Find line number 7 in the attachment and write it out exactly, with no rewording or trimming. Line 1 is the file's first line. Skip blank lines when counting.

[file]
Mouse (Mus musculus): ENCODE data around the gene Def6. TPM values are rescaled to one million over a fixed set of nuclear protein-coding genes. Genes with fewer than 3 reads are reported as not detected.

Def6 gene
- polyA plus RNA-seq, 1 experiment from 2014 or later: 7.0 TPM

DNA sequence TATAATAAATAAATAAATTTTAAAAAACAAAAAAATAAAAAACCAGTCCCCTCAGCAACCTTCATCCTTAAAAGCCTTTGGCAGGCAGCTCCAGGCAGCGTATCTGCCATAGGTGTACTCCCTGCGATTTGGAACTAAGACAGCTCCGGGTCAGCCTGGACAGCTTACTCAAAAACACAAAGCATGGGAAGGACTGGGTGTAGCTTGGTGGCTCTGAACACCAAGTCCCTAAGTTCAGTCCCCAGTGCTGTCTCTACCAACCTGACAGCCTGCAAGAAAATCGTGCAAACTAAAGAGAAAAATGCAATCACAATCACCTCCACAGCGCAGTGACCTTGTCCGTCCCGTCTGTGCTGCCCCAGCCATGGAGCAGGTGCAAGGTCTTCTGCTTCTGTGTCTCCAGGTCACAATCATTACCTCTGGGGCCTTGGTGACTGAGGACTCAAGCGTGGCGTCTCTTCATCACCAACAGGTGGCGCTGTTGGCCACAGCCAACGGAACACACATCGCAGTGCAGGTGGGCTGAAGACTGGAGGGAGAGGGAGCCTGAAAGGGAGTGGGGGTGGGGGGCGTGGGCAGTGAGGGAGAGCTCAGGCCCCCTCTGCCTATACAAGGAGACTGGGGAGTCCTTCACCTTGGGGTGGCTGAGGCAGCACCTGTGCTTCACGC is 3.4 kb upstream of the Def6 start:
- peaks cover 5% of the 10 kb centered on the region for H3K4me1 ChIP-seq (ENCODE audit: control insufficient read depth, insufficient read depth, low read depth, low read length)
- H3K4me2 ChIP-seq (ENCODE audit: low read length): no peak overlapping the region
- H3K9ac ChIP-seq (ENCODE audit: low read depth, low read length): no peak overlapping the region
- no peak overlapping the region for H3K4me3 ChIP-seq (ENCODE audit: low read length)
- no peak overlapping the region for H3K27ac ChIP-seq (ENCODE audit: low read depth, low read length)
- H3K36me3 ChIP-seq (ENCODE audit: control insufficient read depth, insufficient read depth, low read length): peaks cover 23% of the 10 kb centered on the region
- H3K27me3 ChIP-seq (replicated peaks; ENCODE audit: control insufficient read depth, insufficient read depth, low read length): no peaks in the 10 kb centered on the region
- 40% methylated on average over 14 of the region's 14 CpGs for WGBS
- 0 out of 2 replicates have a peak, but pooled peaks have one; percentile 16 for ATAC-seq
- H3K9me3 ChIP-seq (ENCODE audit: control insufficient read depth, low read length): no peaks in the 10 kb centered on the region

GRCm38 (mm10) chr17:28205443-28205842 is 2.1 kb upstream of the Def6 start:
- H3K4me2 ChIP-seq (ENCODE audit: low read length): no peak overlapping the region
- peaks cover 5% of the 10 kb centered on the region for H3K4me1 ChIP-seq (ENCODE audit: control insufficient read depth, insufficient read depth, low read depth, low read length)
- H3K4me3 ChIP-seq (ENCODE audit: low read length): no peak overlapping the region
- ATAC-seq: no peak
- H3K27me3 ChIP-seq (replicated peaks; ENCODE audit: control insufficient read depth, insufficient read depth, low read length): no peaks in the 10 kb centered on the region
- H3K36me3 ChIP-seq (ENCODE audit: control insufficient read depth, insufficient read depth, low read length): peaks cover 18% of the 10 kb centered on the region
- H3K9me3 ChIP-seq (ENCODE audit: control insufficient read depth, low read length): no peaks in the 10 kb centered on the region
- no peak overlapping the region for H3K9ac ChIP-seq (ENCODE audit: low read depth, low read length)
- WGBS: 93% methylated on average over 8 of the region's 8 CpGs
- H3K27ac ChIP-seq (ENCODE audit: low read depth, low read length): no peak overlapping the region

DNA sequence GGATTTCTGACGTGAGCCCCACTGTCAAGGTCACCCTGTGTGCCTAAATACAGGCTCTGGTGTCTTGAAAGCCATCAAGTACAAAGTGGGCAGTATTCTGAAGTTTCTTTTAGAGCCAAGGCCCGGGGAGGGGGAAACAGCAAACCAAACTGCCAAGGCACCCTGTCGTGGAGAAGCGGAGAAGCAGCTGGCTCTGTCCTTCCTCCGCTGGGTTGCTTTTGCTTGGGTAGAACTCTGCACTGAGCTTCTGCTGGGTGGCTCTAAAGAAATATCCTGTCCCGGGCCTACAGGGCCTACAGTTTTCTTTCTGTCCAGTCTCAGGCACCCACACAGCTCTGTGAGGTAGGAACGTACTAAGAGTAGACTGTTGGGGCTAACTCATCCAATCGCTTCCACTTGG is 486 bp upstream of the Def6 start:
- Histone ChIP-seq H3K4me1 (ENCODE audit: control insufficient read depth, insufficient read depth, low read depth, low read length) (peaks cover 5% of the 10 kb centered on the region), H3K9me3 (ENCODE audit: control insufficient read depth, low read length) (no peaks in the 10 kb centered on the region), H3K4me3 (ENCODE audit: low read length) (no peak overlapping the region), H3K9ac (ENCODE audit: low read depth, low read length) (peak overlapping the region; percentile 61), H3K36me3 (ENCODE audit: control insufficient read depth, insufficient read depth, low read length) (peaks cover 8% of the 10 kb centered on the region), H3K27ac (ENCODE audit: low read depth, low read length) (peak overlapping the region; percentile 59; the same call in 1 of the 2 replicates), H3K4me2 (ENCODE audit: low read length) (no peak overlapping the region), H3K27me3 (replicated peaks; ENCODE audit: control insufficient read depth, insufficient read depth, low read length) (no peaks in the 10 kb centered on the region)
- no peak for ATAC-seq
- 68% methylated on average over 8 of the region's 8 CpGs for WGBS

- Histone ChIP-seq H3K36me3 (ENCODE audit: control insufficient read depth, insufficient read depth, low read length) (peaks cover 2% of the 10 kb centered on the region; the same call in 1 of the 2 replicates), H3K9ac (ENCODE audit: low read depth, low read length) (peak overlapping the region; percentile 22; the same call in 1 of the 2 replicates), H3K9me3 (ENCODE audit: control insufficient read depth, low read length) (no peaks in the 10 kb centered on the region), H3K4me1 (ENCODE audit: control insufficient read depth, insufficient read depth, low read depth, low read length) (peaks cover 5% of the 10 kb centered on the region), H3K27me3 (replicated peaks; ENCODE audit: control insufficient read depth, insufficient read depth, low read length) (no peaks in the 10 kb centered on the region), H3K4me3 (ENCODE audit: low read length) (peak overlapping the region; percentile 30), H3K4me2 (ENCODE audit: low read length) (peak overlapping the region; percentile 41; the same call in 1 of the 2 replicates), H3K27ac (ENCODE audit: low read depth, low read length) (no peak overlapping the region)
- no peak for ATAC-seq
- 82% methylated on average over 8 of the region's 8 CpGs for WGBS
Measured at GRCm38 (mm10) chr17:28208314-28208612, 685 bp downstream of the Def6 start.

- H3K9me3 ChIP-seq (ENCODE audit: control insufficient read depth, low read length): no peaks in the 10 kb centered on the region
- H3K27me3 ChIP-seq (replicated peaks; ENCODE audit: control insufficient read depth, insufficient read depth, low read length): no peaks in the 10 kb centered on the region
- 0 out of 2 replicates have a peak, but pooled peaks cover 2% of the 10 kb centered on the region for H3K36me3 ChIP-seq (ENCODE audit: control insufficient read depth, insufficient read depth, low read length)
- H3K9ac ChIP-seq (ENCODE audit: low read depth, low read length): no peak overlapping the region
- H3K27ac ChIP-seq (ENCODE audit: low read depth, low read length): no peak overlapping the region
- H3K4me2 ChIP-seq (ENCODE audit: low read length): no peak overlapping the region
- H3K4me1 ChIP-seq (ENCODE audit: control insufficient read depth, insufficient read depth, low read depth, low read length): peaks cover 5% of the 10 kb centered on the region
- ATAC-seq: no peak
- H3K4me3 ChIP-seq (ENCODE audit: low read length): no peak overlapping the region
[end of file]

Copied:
- H3K9ac ChIP-seq (ENCODE audit: low read depth, low read length): no peak overlapping the region